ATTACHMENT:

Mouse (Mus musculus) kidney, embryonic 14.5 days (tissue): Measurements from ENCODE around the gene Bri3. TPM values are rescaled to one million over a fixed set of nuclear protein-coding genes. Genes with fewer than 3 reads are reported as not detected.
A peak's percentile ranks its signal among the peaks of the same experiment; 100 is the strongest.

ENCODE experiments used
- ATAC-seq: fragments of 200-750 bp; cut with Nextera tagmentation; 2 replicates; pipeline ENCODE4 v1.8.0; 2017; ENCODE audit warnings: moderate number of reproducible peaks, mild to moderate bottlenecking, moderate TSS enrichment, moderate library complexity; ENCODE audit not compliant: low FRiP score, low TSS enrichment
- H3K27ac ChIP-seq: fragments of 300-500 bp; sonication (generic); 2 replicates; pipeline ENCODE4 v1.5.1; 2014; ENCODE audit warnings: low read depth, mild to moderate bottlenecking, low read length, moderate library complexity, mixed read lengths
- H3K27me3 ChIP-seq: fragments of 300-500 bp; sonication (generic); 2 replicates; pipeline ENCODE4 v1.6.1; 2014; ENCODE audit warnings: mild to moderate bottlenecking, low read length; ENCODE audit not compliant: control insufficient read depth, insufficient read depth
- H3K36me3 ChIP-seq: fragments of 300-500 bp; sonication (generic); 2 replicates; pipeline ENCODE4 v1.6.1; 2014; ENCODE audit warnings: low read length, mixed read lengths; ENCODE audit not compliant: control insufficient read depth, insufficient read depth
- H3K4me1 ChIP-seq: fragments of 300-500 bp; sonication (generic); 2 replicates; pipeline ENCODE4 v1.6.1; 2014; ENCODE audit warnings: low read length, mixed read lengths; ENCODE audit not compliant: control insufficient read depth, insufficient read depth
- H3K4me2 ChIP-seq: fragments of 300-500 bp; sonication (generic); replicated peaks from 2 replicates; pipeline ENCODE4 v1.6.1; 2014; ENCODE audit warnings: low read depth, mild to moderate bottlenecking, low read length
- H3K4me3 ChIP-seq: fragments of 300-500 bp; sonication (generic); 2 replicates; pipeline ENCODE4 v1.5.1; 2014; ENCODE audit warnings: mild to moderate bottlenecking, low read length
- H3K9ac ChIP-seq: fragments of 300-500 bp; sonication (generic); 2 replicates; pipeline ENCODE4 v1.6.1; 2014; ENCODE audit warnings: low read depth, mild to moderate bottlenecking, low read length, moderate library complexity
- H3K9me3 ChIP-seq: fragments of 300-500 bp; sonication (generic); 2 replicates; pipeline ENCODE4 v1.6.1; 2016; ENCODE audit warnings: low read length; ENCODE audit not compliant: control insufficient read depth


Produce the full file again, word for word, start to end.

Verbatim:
Mouse (Mus musculus) kidney, embryonic 14.5 days (tissue): Measurements from ENCODE around the gene Bri3. TPM values are rescaled to one million over a fixed set of nuclear protein-coding genes. Genes with fewer than 3 reads are reported as not detected.
A peak's percentile ranks its signal among the peaks of the same experiment; 100 is the strongest.

ENCODE experiments used
- ATAC-seq: fragments of 200-750 bp; cut with Nextera tagmentation; 2 replicates; pipeline ENCODE4 v1.8.0; 2017; ENCODE audit warnings: moderate number of reproducible peaks, mild to moderate bottlenecking, moderate TSS enrichment, moderate library complexity; ENCODE audit not compliant: low FRiP score, low TSS enrichment
- H3K27ac ChIP-seq: fragments of 300-500 bp; sonication (generic); 2 replicates; pipeline ENCODE4 v1.5.1; 2014; ENCODE audit warnings: low read depth, mild to moderate bottlenecking, low read length, moderate library complexity, mixed read lengths
- H3K27me3 ChIP-seq: fragments of 300-500 bp; sonication (generic); 2 replicates; pipeline ENCODE4 v1.6.1; 2014; ENCODE audit warnings: mild to moderate bottlenecking, low read length; ENCODE audit not compliant: control insufficient read depth, insufficient read depth
- H3K36me3 ChIP-seq: fragments of 300-500 bp; sonication (generic); 2 replicates; pipeline ENCODE4 v1.6.1; 2014; ENCODE audit warnings: low read length, mixed read lengths; ENCODE audit not compliant: control insufficient read depth, insufficient read depth
- H3K4me1 ChIP-seq: fragments of 300-500 bp; sonication (generic); 2 replicates; pipeline ENCODE4 v1.6.1; 2014; ENCODE audit warnings: low read length, mixed read lengths; ENCODE audit not compliant: control insufficient read depth, insufficient read depth
- H3K4me2 ChIP-seq: fragments of 300-500 bp; sonication (generic); replicated peaks from 2 replicates; pipeline ENCODE4 v1.6.1; 2014; ENCODE audit warnings: low read depth, mild to moderate bottlenecking, low read length
- H3K4me3 ChIP-seq: fragments of 300-500 bp; sonication (generic); 2 replicates; pipeline ENCODE4 v1.5.1; 2014; ENCODE audit warnings: mild to moderate bottlenecking, low read length
- H3K9ac ChIP-seq: fragments of 300-500 bp; sonication (generic); 2 replicates; pipeline ENCODE4 v1.6.1; 2014; ENCODE audit warnings: low read depth, mild to moderate bottlenecking, low read length, moderate library complexity
- H3K9me3 ChIP-seq: fragments of 300-500 bp; sonication (generic); 2 replicates; pipeline ENCODE4 v1.6.1; 2016; ENCODE audit warnings: low read length; ENCODE audit not compliant: control insufficient read depth